Accepted paper:

Against chlorine, outside the state: fresh water as the substance of autonomy


Sally Babidge (University of Queensland)

Paper short abstract:

This paper explores the relationships, spaces, and times associated with an Indigenous Community's fresh water source, exploring the instabilities of water governance and relations to the state.

Paper long abstract:

The Chilean government health agency has repeatedly informed Peine Indigenous Community's Potable Water Committee that their water will only be 'potable' if they add chlorine. If they don't, the government will appoint a professional to manage it. People from Peine speak disdainfully of the Chilean state. 'The authorities', they say, are remote, disinterested and unhelpful, instead; the community is 'like our own state'. As autonomous agents, they call on mining companies operating in indigenous territory to fund infrastructure, health, welfare and education projects that they design and work on. For example, thirty years ago, after striving for a source of fresh water for decades, they found Chaquesoke, a spring located 43 kilometres away, in the foothills of a tutelary mountain named Miñisques. They then spent two years, in communal labour gangs, digging the rocky ground and laying pipes. Peine's project to bring fresh water to town in the mid-1990s relied on some government funding through the newly-created Indigenous Development Corporation established under the Indigenous Law (1993) and funds resulting from the mining industry's growing interest in demonstrating their 'social responsibility', but was completed with local labour. This paper explores the relationships, spaces, and times associated with the flows of Peine's fresh water to show how changes to local, national, and global governance of water are interlinked in unstable ways. It traces the community's historical struggle for fresh water and their recent opposition to its chlorination as an exploration of community governance which is focussed on autonomy and sustained by water.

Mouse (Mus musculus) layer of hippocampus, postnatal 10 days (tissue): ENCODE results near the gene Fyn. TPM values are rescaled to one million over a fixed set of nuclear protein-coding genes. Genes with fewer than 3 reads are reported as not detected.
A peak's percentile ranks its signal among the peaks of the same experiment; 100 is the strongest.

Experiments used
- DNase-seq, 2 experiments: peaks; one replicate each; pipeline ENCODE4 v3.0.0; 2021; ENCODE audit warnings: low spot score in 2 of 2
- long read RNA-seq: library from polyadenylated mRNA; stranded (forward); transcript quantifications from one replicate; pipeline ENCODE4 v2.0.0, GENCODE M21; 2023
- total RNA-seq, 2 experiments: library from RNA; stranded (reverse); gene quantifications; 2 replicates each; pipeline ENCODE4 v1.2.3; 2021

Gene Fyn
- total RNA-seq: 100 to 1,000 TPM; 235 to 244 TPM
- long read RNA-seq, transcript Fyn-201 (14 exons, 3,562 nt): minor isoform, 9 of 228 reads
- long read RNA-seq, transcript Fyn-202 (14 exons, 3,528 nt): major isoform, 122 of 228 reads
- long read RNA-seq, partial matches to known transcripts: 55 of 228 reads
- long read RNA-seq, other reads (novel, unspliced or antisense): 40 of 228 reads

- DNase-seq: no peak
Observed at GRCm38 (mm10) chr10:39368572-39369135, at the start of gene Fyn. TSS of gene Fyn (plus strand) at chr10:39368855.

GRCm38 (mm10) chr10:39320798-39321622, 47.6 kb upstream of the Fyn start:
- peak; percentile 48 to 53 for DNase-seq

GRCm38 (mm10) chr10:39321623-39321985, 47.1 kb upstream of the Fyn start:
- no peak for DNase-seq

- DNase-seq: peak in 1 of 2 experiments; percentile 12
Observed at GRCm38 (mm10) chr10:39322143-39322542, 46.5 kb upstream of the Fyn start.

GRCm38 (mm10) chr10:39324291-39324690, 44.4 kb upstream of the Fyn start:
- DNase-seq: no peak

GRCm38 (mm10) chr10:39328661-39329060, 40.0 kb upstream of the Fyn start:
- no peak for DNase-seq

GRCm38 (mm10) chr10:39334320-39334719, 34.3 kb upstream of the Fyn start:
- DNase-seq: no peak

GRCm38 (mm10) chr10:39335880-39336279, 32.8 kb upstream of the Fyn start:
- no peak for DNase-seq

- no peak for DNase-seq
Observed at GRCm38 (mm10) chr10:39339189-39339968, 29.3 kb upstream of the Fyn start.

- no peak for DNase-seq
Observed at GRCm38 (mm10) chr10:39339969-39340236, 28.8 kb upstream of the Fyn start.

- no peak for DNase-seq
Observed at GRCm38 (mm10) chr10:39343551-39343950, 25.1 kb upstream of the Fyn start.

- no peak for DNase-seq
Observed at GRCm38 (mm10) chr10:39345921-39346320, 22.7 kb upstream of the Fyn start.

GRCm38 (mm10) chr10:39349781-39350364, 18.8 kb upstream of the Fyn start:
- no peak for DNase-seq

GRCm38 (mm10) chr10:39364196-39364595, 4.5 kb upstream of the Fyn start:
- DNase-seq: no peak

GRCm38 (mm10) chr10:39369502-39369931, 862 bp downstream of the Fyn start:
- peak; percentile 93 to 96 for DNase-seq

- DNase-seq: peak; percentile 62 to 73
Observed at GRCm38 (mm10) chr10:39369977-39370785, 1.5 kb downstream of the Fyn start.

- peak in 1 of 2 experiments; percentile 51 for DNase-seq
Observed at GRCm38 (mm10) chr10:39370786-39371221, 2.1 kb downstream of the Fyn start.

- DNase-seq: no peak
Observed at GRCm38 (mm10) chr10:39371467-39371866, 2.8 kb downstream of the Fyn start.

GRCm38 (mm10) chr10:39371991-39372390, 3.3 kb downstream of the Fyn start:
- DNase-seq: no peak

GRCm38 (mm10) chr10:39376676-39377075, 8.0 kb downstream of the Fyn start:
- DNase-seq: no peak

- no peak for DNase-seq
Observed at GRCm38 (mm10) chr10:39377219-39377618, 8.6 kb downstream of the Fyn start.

panel P14
Hydroscapes and hydrosocial states: culture and the political ecology of water governance